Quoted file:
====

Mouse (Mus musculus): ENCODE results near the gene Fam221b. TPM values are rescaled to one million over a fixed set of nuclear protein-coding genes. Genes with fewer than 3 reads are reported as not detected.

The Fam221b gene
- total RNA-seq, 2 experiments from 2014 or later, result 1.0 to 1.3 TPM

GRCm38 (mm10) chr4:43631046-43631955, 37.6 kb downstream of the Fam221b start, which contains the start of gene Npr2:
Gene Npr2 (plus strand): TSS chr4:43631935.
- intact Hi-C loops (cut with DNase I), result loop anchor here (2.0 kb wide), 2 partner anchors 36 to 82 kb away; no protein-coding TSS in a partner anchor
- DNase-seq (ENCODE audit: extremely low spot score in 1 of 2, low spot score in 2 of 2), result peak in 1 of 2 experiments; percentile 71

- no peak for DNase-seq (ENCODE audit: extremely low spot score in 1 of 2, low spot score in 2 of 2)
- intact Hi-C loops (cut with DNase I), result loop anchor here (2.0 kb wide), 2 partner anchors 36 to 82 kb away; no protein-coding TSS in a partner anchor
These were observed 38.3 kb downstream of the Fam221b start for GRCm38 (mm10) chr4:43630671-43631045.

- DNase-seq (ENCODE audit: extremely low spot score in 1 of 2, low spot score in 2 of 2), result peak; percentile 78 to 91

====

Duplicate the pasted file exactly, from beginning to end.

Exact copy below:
Mouse (Mus musculus): ENCODE results near the gene Fam221b. TPM values are rescaled to one million over a fixed set of nuclear protein-coding genes. Genes with fewer than 3 reads are reported as not detected.

The Fam221b gene
- total RNA-seq, 2 experiments from 2014 or later, result 1.0 to 1.3 TPM

GRCm38 (mm10) chr4:43631046-43631955, 37.6 kb downstream of the Fam221b start, which contains the start of gene Npr2:
Gene Npr2 (plus strand): TSS chr4:43631935.
- intact Hi-C loops (cut with DNase I), result loop anchor here (2.0 kb wide), 2 partner anchors 36 to 82 kb away; no protein-coding TSS in a partner anchor
- DNase-seq (ENCODE audit: extremely low spot score in 1 of 2, low spot score in 2 of 2), result peak in 1 of 2 experiments; percentile 71

- no peak for DNase-seq (ENCODE audit: extremely low spot score in 1 of 2, low spot score in 2 of 2)
- intact Hi-C loops (cut with DNase I), result loop anchor here (2.0 kb wide), 2 partner anchors 36 to 82 kb away; no protein-coding TSS in a partner anchor
These were observed 38.3 kb downstream of the Fam221b start for GRCm38 (mm10) chr4:43630671-43631045.

- DNase-seq (ENCODE audit: extremely low spot score in 1 of 2, low spot score in 2 of 2), result peak; percentile 78 to 91